You’ve got a little extra cash and you’d like to find a place to escape.

Should you buy a property and build equity with the potential for rental income? Or should you rent a getaway with no fixed costs, maintenance or hassle?

“Vacation homes tend to be the kiss of death for most people’s financial plan,” says Patrick King, certified financial planner at Transformative Financial.

During the buying process the assumptions around expenses, rental revenue, taxes, insurance and property management tend to be wildly optimistic, King says. “One kitchen remodel or a new roof could blow a hole in your return on investment calculations.”

But even if a vacation home does turn out to be a terrible investment, it might provide years of family enjoyment, and many consider it a labor of love.

Here’s how financial planners, homeowners and investors have approached the decision to buy or rent a vacation home.

Asset or liability?
The economics of owning a second home rarely work because there are so many unexpected costs, says Eric Gabor, a certified financial planner and founder of Eagle Grove Advisors.

“People think they are buying an asset, but often, with all the cash outflows, it’s more of a liability.”

If a buyer is paying all-cash, that’s one thing, but likely the second home will add debt to a family’s balance sheet and more expenses including property taxes, maintenance and insurance.

“With all these expenses, you would likely be better off staying at a hotel or using a service like Airbnb or VRBO,” says Gabor. “I’d rather you earmark $15,000 and do a seasonal rental and mitigate your risk.”

Given the risk and expense of real estate, he says, an investor would do better putting the money in the stock market.

But in some circumstances, buying vacation properties can make sense, says Jirayr R. Kembikian, a certified financial planner with Citrine Capital.

“If an individual can buy a property and still have a diversified portfolio, and can also cover the mortgage, insurance, and taxes with rental income, it could make sense,” Kembikian says. However, this is only possible if they have substantial assets or the vacation property is very inexpensive.

“Usually it is a purely emotional decision for these individuals and it makes zero financial sense,” he says.

A sweet home, but a terrible investment
Wendy Marsden plants flowers around her vacation property on an island off the New England coast every spring just so she’ll have a beautiful bouquet to leave for rental guests, along with a bottle of wine, when they check in. The house has become a refuge during the off-season, is in a place she’s been coming to for years and to which she’s considering retiring.

“However, it is a terrible investment,” she says.

Since Marsden is also a certified public accountant, certified financial planner and registered investment adviser at ProsperiTea Planning in Massachusetts, she knows all too well that the costs do not add up.

She says she has earned as much as $14,000 a year renting out the place. But the taxes alone on the property are $8,000. Another $4,000 goes to utilities and fees for listing her property for rent. When she adds in mortgage interest payments, insurance and the costs of repair and maintenance, the total annual cost to own and operate the house is around $24,000.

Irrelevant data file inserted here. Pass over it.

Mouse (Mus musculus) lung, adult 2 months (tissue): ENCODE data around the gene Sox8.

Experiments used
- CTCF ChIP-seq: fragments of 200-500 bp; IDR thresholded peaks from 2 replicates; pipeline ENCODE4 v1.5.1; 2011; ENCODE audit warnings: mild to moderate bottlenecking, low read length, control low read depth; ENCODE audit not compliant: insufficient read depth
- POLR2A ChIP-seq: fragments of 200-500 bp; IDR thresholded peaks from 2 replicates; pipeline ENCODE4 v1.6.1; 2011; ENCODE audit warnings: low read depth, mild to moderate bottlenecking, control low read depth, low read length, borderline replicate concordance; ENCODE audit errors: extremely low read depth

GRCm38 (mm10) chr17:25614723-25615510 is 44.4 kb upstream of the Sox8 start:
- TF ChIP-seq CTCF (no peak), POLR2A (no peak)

“All in all, our life would have less stress, we’d have more time at the place we love, and we’d have a great deal more money if we didn’t own this vacation home,” says Marsden.

So when her clients start talking about buying a vacation home, she tells them about freezing pipes and no-show renters.

She counsels clients to rent vacation homes and invest in commercial property instead.

But she understands the intangibles of owning. “If you still want your own vacation home, just be clear that it’s not an investment, it’s consumption item,” says Marsden. “Don’t fool yourself that it’s a good move.”

Double down on the investment
In order to earn positive cash flow from his rental property on a resort lake in Washington, Garrett Kaiser, who works as a real estate broker in Seattle, researched the return on investment of houses in the area. He discovered that larger houses had better rental rates than smaller homes.

“We got a five bedroom place and could charge higher rents because we are hosting large family groups, wedding parties who are happy to split the cost,” Kaiser says.

His year-round property is booked solid during the 10 weeks of summer at $1,000 a night. In the shoulder seasons and winter there will be fewer bookings and it will rent for $200 to $300 a night. If it is free for a weekend, his family will use it.

After owning other investment properties and sweating out managing them himself, Kaiser thought hiring a property manager was an expense he was willing to take on in order to alleviate some of the headaches of owning a property three hours away.

Not only does his property management company, Vacasa, set up the comings and goings of guests, its marketing reach earns him rents that are about 25% higher than similar rentals in his area, he says.

“If I’m able to charge an additional $20,000 a year because of the property management service, even if they are charging me $25,000, that is $5,000 I’m happy to spend to not have to think about any of it.”

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